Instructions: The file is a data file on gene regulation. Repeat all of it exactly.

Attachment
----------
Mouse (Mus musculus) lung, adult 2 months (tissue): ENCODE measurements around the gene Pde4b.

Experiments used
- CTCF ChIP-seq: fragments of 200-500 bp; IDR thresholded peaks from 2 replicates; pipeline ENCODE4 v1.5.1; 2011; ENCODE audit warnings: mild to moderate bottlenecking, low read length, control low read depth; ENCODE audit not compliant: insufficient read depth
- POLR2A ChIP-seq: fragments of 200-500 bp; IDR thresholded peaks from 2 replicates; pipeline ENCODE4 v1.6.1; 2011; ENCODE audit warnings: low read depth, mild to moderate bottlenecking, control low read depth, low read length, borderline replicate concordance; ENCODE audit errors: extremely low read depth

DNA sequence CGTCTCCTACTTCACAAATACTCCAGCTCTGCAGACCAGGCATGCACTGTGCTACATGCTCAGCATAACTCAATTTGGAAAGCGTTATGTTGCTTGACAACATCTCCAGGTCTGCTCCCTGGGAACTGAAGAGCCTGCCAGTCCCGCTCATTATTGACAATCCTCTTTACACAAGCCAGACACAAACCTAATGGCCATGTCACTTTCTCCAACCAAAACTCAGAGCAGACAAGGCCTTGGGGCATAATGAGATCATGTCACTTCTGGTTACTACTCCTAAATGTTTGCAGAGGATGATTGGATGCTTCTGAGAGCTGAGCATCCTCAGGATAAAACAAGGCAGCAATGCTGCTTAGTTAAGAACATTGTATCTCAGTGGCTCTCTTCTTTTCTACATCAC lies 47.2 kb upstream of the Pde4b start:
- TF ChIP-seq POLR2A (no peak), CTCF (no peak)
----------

Mouse (Mus musculus) lung, adult 2 months (tissue): ENCODE measurements around the gene Pde4b.

Experiments used
- CTCF ChIP-seq: fragments of 200-500 bp; IDR thresholded peaks from 2 replicates; pipeline ENCODE4 v1.5.1; 2011; ENCODE audit warnings: mild to moderate bottlenecking, low read length, control low read depth; ENCODE audit not compliant: insufficient read depth
- POLR2A ChIP-seq: fragments of 200-500 bp; IDR thresholded peaks from 2 replicates; pipeline ENCODE4 v1.6.1; 2011; ENCODE audit warnings: low read depth, mild to moderate bottlenecking, control low read depth, low read length, borderline replicate concordance; ENCODE audit errors: extremely low read depth

DNA sequence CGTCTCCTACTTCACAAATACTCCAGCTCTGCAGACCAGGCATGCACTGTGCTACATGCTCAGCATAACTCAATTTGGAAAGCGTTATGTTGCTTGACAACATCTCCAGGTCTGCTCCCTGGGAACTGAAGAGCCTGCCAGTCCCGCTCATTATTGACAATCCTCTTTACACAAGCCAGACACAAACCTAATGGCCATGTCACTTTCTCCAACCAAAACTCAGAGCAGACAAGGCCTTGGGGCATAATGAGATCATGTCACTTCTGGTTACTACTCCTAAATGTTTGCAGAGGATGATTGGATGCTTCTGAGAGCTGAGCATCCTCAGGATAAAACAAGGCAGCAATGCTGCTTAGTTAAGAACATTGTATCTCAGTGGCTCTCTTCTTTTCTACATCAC lies 47.2 kb upstream of the Pde4b start:
- TF ChIP-seq POLR2A (no peak), CTCF (no peak)